Identifying adverse events and near misses is essential to improving safety in the health care system. Patients are capable of reliably identifying and reporting adverse events. The effect of a patient safety reporting system used by families of pediatric inpatients on reporting of adverse events by health care providers has not previously been investigated.
Between Nov. 1, 2008, and Nov. 30, 2009, families of children discharged from a single ward of British Columbia’s Children’s Hospital were asked to respond to a questionnaire about adverse events and near misses during the hospital stay. Rates of reporting by health care providers for this period were compared with rates for the previous year. Family reports for specific incidents were matched with reports by health care providers to determine overlap.
A total of 544 familes responded to the questionnaire. The estimated absolute increase in reports by health care providers per 100 admissions was 0.5% (95% confidence interval −1.8% to 2.7%). A total of 321 events were identified in 201 of the 544 family reports. Of these, 153 (48%) were determined to represent legitimate patient safety concerns. Only 8 (2.5%) of the adverse events reported by families were also reported by health care providers.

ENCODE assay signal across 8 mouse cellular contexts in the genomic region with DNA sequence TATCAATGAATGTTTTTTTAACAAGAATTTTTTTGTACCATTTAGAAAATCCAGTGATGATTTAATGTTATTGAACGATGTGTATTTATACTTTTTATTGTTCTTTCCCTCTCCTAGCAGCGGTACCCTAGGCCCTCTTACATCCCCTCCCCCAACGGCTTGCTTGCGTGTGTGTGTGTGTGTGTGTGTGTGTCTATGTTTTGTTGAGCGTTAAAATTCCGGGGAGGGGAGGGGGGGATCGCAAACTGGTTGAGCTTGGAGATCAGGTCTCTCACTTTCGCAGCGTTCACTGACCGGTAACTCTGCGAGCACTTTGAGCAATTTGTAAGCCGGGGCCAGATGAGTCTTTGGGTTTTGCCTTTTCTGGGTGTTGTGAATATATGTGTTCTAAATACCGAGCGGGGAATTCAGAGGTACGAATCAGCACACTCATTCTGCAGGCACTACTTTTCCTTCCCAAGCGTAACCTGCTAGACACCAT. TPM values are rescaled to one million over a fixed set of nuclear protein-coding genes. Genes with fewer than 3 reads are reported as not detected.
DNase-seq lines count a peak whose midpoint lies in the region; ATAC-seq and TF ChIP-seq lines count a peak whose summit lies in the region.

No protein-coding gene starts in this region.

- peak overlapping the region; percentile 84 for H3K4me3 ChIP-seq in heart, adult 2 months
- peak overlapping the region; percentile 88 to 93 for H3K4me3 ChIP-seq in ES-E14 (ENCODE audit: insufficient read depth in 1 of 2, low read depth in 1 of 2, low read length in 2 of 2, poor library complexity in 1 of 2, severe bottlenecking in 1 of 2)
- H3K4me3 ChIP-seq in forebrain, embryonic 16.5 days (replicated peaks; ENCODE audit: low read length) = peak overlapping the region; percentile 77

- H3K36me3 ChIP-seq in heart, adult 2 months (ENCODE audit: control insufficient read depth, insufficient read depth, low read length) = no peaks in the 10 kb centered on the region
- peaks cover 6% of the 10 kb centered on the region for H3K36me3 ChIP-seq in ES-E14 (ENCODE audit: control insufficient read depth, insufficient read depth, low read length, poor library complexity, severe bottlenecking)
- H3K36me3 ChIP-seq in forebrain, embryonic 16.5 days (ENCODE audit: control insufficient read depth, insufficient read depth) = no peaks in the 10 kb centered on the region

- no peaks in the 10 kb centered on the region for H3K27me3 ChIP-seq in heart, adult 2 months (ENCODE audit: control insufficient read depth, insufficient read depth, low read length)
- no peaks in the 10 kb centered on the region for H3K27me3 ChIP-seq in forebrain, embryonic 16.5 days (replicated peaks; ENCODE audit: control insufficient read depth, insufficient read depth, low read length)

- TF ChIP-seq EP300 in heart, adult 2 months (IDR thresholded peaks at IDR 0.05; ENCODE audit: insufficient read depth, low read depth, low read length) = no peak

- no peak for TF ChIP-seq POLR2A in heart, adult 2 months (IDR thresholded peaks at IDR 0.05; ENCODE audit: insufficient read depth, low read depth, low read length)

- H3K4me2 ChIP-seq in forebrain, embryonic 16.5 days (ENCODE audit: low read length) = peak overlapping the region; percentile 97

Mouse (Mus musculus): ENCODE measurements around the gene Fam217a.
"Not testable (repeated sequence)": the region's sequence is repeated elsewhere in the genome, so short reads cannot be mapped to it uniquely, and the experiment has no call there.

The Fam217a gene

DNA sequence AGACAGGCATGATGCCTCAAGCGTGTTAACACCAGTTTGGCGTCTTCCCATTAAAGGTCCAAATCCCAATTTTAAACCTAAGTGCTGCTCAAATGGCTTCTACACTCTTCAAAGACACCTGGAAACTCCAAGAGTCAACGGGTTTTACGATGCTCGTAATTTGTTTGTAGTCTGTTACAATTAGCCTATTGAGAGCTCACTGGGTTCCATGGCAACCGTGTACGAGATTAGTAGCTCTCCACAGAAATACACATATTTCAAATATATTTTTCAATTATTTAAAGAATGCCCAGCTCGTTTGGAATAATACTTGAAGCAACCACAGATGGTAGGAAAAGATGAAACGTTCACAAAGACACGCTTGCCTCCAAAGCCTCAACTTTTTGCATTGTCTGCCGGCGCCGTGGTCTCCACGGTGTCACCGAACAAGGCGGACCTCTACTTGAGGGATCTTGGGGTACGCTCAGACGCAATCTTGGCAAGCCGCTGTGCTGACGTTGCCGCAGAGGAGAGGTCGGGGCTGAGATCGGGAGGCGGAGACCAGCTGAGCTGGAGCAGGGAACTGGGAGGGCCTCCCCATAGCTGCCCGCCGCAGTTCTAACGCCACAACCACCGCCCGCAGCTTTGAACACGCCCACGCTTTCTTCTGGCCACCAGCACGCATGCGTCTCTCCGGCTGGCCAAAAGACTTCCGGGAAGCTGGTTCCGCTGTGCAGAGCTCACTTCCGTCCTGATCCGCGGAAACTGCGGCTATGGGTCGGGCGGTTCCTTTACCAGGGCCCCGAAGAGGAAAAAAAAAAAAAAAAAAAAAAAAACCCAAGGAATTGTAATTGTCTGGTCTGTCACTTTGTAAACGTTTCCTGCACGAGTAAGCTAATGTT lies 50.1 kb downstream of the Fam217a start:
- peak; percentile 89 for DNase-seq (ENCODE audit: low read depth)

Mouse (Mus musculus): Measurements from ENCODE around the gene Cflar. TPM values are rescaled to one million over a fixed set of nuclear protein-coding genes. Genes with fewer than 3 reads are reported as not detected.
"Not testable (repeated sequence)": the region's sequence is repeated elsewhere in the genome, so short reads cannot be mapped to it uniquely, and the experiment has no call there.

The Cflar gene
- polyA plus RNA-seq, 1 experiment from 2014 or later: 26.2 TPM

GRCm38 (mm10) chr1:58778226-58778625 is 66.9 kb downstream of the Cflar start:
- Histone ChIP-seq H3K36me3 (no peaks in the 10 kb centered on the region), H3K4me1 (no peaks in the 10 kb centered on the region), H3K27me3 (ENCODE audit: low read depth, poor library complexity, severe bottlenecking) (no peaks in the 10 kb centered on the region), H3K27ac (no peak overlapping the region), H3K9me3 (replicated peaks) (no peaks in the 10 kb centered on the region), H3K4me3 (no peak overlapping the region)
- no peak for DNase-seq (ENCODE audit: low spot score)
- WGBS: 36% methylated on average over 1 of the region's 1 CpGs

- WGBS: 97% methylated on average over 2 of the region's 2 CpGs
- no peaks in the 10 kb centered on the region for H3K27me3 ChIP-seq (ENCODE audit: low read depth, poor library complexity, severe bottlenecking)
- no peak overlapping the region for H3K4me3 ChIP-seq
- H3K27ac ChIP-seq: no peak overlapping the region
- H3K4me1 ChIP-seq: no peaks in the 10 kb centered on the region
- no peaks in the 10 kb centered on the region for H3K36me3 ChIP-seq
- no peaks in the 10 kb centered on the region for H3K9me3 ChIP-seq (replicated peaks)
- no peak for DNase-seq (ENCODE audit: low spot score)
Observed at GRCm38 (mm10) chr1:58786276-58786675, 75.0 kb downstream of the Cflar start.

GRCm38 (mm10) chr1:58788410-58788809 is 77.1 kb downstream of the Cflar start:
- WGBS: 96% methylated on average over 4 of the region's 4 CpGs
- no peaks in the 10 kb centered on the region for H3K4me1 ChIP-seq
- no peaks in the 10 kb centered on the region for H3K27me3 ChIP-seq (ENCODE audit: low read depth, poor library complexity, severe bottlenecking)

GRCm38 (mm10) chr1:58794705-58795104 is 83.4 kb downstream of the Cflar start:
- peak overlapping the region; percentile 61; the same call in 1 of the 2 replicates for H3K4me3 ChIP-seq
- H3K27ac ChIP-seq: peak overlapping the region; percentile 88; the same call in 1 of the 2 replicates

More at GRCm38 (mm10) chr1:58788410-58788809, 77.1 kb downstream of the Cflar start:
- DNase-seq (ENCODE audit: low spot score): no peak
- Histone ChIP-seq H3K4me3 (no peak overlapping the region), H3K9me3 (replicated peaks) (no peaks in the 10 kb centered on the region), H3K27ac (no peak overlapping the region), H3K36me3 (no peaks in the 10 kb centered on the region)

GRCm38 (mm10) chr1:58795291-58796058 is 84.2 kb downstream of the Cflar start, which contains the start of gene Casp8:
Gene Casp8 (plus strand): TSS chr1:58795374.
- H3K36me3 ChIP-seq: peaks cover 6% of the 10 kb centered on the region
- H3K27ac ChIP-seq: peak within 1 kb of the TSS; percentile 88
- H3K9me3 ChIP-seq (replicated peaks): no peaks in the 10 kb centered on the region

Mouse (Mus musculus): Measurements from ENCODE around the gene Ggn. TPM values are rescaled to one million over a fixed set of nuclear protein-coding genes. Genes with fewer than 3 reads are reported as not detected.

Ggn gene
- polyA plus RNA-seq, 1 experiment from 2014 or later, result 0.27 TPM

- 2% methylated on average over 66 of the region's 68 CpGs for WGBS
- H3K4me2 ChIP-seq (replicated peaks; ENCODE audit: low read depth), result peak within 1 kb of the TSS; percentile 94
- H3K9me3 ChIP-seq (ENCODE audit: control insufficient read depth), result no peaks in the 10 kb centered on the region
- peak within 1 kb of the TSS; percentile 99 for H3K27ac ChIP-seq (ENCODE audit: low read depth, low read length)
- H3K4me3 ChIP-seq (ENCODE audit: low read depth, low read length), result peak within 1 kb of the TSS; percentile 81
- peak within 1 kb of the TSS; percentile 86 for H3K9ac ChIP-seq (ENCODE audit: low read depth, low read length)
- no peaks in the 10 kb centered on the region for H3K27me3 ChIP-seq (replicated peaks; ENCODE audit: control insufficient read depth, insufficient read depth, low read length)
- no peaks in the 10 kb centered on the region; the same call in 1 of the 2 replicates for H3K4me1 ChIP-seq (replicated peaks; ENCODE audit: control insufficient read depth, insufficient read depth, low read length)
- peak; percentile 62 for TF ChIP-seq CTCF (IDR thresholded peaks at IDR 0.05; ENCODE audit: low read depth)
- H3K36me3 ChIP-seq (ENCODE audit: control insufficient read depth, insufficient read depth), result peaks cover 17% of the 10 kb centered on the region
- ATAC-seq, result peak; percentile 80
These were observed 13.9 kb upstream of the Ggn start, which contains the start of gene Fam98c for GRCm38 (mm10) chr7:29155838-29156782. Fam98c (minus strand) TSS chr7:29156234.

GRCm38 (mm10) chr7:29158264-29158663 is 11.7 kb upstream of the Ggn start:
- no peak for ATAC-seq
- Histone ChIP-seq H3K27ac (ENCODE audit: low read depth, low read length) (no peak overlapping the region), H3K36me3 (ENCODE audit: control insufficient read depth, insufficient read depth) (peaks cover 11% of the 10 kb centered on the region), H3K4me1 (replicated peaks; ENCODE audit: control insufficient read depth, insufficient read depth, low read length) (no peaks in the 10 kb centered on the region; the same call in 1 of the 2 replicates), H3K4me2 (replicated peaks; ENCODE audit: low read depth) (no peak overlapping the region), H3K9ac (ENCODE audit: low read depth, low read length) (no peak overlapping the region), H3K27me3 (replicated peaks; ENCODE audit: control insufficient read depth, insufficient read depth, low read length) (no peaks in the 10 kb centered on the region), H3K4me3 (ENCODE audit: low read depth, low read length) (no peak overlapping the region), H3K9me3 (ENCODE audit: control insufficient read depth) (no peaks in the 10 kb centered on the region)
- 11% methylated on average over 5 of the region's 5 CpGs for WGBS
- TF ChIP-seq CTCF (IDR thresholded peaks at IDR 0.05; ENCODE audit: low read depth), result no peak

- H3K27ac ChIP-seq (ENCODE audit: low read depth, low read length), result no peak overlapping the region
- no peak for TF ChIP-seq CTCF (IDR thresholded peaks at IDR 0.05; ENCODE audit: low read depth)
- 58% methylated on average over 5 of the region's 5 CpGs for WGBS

The introduction of a family-based system for reporting adverse events involving pediatric inpatients, administered at the time of discharge, did not change rates of reporting of adverse events and near misses by health care providers. Most reports submitted by families were not duplicated in the reporting system for health care providers, which suggests that families and staff members view safety-related events differently. However, almost half of the family reports represented legitimate patient safety concerns. Families appeared capable of providing valuable information for improving the safety of pediatric inpatients.